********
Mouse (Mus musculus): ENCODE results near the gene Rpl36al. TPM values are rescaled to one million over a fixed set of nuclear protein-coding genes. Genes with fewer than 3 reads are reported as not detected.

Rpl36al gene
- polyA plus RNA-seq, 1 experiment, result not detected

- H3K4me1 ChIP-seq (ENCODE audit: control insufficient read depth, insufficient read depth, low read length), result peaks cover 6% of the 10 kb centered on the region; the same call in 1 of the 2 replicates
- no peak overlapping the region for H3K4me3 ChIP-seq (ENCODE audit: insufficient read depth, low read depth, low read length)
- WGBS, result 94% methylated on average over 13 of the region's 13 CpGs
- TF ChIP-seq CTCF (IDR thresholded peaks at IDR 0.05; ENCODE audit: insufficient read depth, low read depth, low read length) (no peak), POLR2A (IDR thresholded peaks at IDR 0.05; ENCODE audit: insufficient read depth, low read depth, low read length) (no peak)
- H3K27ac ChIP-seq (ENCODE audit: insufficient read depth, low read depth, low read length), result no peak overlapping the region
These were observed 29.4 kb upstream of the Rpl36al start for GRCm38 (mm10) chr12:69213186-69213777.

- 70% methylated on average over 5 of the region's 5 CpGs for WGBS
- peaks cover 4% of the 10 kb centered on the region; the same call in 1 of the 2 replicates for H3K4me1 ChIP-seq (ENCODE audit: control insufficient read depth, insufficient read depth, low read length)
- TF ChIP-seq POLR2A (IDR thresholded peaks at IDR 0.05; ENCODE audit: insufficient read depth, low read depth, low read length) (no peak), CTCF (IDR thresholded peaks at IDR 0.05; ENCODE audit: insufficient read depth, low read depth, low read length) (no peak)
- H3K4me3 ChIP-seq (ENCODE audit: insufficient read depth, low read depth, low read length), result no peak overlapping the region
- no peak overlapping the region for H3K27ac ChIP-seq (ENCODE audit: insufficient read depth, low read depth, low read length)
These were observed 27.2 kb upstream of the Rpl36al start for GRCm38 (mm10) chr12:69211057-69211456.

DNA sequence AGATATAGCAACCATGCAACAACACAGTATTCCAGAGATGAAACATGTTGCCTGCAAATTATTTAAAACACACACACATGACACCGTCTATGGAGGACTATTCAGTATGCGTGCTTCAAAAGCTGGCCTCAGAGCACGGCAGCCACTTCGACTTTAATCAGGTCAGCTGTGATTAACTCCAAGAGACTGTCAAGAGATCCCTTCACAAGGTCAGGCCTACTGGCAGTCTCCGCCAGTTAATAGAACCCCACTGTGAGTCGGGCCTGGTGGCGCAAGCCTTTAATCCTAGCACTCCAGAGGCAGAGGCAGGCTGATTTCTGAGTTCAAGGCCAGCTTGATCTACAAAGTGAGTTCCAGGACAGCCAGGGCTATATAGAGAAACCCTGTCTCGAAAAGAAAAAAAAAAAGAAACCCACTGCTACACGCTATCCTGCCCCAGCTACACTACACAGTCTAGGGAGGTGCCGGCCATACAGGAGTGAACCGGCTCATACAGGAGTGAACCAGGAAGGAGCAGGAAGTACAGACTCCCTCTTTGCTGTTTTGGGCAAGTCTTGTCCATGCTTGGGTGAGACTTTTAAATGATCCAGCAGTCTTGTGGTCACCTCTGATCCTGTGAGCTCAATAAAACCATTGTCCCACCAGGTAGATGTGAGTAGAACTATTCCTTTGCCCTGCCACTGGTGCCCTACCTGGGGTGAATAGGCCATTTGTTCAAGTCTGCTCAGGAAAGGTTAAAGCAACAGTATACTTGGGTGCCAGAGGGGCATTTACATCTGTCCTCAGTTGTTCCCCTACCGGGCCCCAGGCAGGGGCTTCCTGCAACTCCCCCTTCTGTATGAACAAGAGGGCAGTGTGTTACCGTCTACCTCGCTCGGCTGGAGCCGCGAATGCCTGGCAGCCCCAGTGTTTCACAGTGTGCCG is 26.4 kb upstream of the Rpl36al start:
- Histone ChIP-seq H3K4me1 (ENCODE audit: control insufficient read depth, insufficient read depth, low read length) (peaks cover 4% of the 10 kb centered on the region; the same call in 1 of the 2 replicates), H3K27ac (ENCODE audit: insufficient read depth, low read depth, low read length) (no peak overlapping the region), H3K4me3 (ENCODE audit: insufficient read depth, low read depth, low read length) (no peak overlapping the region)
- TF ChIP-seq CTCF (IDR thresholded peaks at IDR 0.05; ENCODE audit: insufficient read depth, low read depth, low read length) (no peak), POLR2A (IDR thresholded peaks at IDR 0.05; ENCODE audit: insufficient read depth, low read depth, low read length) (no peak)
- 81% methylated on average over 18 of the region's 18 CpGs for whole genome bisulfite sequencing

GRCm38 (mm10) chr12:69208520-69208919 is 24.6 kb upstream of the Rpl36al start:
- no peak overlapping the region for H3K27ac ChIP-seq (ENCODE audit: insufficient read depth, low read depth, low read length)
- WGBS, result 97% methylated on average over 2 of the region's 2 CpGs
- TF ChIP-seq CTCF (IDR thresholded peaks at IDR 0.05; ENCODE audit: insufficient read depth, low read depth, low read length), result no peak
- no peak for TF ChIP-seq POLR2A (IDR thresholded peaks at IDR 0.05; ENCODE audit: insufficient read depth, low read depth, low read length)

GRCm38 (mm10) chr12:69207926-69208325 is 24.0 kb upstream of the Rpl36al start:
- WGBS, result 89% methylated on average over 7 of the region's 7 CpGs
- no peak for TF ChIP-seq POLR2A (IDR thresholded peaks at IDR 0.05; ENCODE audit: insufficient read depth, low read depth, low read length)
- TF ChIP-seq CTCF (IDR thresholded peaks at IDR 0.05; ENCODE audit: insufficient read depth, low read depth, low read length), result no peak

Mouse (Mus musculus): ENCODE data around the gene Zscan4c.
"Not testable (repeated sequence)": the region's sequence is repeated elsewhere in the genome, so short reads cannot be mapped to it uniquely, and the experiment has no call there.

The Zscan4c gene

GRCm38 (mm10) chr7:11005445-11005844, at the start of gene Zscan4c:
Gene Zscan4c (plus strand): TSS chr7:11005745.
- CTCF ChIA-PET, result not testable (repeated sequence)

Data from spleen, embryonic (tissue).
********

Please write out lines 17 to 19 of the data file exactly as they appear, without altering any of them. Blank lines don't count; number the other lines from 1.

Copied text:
- Histone ChIP-seq H3K4me1 (ENCODE audit: control insufficient read depth, insufficient read depth, low read length) (peaks cover 4% of the 10 kb centered on the region; the same call in 1 of the 2 replicates), H3K27ac (ENCODE audit: insufficient read depth, low read depth, low read length) (no peak overlapping the region), H3K4me3 (ENCODE audit: insufficient read depth, low read depth, low read length) (no peak overlapping the region)
- TF ChIP-seq CTCF (IDR thresholded peaks at IDR 0.05; ENCODE audit: insufficient read depth, low read depth, low read length) (no peak), POLR2A (IDR thresholded peaks at IDR 0.05; ENCODE audit: insufficient read depth, low read depth, low read length) (no peak)
- 81% methylated on average over 18 of the region's 18 CpGs for whole genome bisulfite sequencing